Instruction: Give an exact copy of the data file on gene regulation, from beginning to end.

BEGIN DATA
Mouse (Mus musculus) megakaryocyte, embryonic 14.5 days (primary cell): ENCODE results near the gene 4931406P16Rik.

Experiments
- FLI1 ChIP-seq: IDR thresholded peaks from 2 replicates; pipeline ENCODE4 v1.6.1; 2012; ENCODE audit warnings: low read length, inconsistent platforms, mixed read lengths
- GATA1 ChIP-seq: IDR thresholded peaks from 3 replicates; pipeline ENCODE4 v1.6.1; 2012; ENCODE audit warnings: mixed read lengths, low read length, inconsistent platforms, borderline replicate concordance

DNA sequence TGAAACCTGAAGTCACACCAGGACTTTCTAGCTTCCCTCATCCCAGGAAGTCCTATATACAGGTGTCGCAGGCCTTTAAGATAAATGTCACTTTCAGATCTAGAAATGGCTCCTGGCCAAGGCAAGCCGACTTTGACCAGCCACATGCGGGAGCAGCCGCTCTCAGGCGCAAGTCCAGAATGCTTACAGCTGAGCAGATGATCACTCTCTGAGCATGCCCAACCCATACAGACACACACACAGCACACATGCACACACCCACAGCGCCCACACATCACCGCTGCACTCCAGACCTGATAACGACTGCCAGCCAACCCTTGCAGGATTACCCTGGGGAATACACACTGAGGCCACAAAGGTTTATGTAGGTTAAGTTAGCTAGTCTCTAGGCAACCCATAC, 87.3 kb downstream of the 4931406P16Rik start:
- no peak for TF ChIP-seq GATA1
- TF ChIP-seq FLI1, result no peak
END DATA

Mouse (Mus musculus) megakaryocyte, embryonic 14.5 days (primary cell): ENCODE results near the gene 4931406P16Rik.

Experiments
- FLI1 ChIP-seq: IDR thresholded peaks from 2 replicates; pipeline ENCODE4 v1.6.1; 2012; ENCODE audit warnings: low read length, inconsistent platforms, mixed read lengths
- GATA1 ChIP-seq: IDR thresholded peaks from 3 replicates; pipeline ENCODE4 v1.6.1; 2012; ENCODE audit warnings: mixed read lengths, low read length, inconsistent platforms, borderline replicate concordance

DNA sequence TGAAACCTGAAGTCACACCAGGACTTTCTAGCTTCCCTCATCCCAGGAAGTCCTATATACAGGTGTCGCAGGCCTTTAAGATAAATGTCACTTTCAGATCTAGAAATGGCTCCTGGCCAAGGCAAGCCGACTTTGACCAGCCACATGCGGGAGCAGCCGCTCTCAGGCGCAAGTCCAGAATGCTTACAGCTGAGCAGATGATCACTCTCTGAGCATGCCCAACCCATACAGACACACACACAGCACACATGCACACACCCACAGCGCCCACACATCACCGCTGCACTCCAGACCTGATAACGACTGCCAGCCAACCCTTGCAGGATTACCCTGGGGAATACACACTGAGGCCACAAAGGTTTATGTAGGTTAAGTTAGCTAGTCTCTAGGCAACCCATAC, 87.3 kb downstream of the 4931406P16Rik start:
- no peak for TF ChIP-seq GATA1
- TF ChIP-seq FLI1, result no peak